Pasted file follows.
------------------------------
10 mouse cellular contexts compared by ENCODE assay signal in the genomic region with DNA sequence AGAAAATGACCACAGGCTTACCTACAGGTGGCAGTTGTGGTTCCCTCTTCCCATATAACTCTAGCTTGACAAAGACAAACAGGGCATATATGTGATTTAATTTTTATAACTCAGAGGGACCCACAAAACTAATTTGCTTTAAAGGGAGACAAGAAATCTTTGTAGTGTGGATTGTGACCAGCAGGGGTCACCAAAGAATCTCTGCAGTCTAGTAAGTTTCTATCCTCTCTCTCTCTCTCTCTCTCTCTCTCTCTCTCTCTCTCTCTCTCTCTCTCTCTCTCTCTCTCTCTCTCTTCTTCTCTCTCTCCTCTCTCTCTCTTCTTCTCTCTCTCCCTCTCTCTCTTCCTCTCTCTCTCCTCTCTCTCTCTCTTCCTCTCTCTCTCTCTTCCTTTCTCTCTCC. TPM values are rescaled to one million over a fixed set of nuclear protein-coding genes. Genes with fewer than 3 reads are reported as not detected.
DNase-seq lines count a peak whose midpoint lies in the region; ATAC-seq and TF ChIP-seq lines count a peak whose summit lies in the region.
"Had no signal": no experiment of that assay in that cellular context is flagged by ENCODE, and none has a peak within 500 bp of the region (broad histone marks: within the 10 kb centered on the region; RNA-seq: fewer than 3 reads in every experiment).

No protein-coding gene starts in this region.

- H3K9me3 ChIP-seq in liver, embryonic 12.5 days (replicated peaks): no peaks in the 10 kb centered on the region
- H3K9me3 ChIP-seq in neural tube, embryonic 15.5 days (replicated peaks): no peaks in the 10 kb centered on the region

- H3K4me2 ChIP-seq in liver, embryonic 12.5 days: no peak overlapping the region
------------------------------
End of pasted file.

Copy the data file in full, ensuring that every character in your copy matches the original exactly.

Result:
10 mouse cellular contexts compared by ENCODE assay signal in the genomic region with DNA sequence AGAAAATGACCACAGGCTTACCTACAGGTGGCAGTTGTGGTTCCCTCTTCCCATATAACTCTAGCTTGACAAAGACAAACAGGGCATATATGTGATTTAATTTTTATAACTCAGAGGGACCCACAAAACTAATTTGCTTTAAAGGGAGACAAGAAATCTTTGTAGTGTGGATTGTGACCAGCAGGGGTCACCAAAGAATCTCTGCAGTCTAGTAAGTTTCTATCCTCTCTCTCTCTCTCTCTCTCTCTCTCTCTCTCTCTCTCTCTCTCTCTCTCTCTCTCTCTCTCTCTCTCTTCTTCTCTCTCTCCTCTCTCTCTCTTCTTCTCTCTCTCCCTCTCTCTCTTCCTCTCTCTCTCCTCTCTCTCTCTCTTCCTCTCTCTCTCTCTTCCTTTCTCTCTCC. TPM values are rescaled to one million over a fixed set of nuclear protein-coding genes. Genes with fewer than 3 reads are reported as not detected.
DNase-seq lines count a peak whose midpoint lies in the region; ATAC-seq and TF ChIP-seq lines count a peak whose summit lies in the region.
"Had no signal": no experiment of that assay in that cellular context is flagged by ENCODE, and none has a peak within 500 bp of the region (broad histone marks: within the 10 kb centered on the region; RNA-seq: fewer than 3 reads in every experiment).

No protein-coding gene starts in this region.

- H3K9me3 ChIP-seq in liver, embryonic 12.5 days (replicated peaks): no peaks in the 10 kb centered on the region
- H3K9me3 ChIP-seq in neural tube, embryonic 15.5 days (replicated peaks): no peaks in the 10 kb centered on the region

- H3K4me2 ChIP-seq in liver, embryonic 12.5 days: no peak overlapping the region